Spawning Saga

Alewife, USFWSAnadromous fish spend most of their lives at sea and migrate upstream into freshwater rivers to spawn. A decrease in spawning sites has been documented recently in Mattawoman Creek. Biologists are concerned that development activity in the watershed is reducing the water quality of this prized fishery. Forest clearing and runoff of stormwater from roads and buildings raise stream water temperature, increase the flow of water, which erodes stream banks, and cause sedimentation and pollution of streams. Local citizens have responded to the threats to this exceptional resource by assisting with stream monitoring, educating the public and partnering with county, state, regional and national organizations to work with government officials and private landowners to ensure protection of the watershed.

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Mattawoman Creek Natural Area

Directions

From Washington, DC: Travel I-95 /495 (Capital Beltway) to Exit 3 at MD 210 (Indian Head Highway). Take MD 210 south about 18 miles to Indian Head. To launch a boat, continue through town about 2 miles and turn left onto Mattingly Avenue, just before the naval base gatehouse. Proceed 0.75 mile to the boat ramp at Mattawoman Creek. To reach the Indian Head Rail Trail, turn left (south) at MD 225. After 1.2 miles, turn left onto MD 224 (Livingston Road) and continue 0.4 mile to a parking lot on the left. To hike the George Wilmot Trail, from MD 210 turn left (south) at MD 225. After 1.6 miles, turn right on MD 224 (Chicamuxen Road) and continue 0.7 mile to Lackey High School on the left. The trailhead is off the right shoulder 0.3 mile beyond the school driveway. Look for small signs after the first telephone pole beyond a guard rail.

Driving Directions links to Google Map 
Aerial View - Links to Google Earth
 

Driving directions and aerial views open with Google Maps. For the aerial view button, if an aerial view does not open by default, click on the Satellite icon in the upper right corner and Google Maps will switch to an aerial view of the Natural Area.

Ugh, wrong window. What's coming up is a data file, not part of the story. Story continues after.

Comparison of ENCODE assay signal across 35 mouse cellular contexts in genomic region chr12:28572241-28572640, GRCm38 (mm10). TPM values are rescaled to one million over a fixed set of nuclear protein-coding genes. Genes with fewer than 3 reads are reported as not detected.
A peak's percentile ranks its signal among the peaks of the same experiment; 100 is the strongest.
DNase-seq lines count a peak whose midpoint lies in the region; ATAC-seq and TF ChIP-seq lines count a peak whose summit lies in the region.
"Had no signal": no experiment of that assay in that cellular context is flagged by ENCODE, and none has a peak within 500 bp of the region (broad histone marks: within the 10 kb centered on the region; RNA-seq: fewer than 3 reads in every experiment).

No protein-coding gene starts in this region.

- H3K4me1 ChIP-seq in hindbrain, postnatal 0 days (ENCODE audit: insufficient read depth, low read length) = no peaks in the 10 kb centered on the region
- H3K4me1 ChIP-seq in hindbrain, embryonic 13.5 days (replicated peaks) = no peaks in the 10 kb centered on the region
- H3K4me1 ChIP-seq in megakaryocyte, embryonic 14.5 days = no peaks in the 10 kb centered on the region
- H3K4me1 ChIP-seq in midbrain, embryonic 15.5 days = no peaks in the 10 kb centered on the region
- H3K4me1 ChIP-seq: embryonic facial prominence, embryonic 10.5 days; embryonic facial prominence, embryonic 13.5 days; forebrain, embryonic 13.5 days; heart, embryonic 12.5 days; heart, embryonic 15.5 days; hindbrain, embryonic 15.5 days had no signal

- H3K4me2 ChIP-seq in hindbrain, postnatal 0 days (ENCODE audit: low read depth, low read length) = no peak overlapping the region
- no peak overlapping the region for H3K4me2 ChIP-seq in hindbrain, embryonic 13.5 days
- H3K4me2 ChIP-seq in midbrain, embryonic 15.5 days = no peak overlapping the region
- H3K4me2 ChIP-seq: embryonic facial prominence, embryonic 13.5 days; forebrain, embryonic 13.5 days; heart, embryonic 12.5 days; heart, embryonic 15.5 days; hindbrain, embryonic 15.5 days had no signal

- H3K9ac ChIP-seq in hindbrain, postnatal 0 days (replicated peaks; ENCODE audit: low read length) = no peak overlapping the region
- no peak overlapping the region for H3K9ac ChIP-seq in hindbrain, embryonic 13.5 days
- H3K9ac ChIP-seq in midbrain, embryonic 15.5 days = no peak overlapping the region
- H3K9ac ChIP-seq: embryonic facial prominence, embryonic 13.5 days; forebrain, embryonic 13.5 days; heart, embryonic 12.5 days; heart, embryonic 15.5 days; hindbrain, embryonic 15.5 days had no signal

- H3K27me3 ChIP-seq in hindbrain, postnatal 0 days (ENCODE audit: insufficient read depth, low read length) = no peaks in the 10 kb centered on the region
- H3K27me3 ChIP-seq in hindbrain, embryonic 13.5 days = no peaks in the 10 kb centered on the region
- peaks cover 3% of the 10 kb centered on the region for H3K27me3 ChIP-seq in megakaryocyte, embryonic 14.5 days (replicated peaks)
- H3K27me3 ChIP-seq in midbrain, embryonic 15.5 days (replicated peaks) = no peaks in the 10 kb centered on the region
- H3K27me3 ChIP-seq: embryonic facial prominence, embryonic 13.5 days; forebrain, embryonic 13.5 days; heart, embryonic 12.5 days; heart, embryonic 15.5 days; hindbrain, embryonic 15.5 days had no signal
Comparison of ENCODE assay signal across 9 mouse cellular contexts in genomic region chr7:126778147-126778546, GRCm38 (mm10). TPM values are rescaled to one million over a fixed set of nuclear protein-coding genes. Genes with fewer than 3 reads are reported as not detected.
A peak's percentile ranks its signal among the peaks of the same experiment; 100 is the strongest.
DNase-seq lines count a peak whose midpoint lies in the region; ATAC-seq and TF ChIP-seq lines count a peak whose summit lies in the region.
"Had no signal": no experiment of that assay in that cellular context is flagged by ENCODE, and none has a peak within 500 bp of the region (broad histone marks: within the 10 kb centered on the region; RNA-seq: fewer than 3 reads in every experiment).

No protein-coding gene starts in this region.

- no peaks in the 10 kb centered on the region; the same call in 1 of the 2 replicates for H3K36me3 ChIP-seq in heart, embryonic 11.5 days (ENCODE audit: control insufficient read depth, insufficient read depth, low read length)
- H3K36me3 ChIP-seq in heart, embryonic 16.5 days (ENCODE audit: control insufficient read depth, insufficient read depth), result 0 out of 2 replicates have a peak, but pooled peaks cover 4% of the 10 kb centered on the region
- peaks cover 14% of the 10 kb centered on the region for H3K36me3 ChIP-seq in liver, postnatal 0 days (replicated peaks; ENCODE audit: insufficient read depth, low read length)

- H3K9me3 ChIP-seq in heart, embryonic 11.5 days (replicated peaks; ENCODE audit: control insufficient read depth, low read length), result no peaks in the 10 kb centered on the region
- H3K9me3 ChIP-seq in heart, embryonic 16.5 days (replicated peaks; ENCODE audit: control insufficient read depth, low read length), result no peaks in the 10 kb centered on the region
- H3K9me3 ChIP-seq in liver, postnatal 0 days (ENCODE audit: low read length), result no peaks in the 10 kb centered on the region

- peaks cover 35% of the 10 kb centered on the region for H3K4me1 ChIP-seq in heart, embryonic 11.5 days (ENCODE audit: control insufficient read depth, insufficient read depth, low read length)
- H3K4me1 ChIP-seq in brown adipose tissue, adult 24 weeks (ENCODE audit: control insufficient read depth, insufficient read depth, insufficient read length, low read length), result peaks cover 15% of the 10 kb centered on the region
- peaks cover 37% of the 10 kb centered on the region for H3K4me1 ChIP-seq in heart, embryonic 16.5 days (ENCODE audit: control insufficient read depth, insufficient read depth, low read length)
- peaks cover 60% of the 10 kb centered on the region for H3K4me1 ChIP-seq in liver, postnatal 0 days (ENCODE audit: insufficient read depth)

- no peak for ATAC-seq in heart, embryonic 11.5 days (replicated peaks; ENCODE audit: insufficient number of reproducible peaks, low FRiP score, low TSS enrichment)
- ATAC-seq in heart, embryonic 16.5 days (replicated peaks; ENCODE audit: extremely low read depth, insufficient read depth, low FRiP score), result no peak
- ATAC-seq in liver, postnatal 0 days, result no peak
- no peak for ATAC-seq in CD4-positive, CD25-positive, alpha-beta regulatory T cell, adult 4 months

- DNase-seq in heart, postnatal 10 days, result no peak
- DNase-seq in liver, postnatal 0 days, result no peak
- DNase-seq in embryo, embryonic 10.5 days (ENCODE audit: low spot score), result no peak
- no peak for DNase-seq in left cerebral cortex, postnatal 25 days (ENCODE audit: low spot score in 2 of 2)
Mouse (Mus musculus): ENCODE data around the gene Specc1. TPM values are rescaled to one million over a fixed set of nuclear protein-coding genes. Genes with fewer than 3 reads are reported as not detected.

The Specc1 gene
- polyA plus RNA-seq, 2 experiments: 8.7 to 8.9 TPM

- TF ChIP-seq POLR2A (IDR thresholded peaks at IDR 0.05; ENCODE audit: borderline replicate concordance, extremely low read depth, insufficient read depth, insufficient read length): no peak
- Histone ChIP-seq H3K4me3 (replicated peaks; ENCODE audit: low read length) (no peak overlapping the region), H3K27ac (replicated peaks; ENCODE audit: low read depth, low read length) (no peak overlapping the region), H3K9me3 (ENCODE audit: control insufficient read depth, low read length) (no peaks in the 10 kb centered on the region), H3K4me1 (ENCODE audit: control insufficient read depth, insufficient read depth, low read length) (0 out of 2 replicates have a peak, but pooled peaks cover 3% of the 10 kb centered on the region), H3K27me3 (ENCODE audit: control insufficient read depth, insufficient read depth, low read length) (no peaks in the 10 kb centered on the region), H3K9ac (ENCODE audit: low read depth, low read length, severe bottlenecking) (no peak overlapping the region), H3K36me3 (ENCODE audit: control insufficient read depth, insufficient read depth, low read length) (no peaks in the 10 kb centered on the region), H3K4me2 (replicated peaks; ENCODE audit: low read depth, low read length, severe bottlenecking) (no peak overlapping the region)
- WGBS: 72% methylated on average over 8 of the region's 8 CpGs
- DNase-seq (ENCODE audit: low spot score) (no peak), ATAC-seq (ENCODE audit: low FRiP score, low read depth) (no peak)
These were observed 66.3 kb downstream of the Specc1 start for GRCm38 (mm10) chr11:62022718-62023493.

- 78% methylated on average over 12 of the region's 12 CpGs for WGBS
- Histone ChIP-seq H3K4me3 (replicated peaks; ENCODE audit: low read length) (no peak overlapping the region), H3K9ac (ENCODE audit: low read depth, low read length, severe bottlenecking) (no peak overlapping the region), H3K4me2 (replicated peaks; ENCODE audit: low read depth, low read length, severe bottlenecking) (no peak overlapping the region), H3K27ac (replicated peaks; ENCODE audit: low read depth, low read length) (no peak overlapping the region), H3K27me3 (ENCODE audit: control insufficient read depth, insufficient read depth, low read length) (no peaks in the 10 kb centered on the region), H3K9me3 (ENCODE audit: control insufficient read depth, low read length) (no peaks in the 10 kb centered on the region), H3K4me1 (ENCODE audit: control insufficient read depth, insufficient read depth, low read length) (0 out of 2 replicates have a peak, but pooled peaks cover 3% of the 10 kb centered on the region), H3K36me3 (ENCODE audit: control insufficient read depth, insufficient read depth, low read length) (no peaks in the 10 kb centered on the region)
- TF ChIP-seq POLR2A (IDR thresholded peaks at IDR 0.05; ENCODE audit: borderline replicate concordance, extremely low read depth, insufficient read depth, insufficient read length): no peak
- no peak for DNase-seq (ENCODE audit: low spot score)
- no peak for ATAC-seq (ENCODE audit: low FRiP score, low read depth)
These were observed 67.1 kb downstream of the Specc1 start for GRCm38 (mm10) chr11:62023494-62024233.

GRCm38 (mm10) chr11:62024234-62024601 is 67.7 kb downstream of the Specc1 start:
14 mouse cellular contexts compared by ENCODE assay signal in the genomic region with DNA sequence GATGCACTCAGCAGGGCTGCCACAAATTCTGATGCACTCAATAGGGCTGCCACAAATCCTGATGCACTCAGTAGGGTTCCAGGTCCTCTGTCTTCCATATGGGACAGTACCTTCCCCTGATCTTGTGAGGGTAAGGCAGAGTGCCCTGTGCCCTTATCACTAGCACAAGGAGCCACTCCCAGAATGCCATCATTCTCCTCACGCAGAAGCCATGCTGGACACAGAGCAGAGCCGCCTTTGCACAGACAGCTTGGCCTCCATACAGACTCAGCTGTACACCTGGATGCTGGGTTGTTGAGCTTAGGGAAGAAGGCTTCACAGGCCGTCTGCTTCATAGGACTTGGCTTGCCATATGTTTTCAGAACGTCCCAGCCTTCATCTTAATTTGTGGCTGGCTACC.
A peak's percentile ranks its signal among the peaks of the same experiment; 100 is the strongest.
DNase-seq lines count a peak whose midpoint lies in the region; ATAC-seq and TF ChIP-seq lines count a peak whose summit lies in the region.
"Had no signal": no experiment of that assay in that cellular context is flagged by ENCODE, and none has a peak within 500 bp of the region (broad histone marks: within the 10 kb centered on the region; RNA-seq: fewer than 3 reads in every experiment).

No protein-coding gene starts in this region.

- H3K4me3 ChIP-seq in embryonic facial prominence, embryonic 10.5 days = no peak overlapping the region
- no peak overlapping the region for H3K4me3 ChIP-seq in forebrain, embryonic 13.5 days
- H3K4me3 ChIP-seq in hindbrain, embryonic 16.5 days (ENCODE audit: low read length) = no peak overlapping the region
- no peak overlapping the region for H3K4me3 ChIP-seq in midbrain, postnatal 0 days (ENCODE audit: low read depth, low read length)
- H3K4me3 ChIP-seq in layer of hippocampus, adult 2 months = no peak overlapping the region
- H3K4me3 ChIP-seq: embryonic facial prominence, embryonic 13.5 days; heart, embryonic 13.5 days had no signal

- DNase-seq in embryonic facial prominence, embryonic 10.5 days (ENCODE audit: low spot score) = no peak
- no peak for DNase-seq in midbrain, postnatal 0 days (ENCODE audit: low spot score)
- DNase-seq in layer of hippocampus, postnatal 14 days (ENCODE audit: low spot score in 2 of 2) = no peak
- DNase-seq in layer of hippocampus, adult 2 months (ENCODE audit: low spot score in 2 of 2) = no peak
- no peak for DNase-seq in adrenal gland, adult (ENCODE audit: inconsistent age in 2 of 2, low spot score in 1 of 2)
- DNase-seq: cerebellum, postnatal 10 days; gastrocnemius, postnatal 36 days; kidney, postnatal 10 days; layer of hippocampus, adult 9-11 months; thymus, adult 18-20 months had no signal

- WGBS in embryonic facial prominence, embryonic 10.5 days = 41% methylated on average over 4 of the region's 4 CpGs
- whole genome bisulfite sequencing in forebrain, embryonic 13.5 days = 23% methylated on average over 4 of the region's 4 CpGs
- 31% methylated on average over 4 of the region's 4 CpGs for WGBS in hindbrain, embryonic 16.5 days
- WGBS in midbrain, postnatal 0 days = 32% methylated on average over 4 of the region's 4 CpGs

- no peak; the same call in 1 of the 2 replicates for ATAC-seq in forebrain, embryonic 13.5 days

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Printable Version of Mattawoman Creek Natural Area

 

Acknowledgements:

Scenic View of Mattawoman Creek Natural Area. Photo by Kerry Wixted.

Longnose gar. Photo by Wikimedia Commons.

Photo Collage

The stunning American lotus plays akey role in the aquatic ecosystem at Mattawoman Creek. The submerged parts of the plant provide food and shelter for invertebrates. In turn, these tiny animals provide food for fish and other wildlife species. Photo by Kerry Wixted.

Primrose- willow (Ludwigia decurrens) is a rare perennial herb that can grow up to six feet tall. Look for its attractive, yellow flowers in mid-summer. Photo by Kerry Wixted.

Northern parulas actively forage among the mid- to upper level of the tree canopy. Listen for their fast, trilling "zee-yip" calls in the spring. Photo by George Jett.

Anadromous fish, like this alewife, develop spawning marks on their scales for every year that they reproduce. These marks make it easy for marine biologists to determine how many times the fish have spawned in their lives. Photo by: USFWS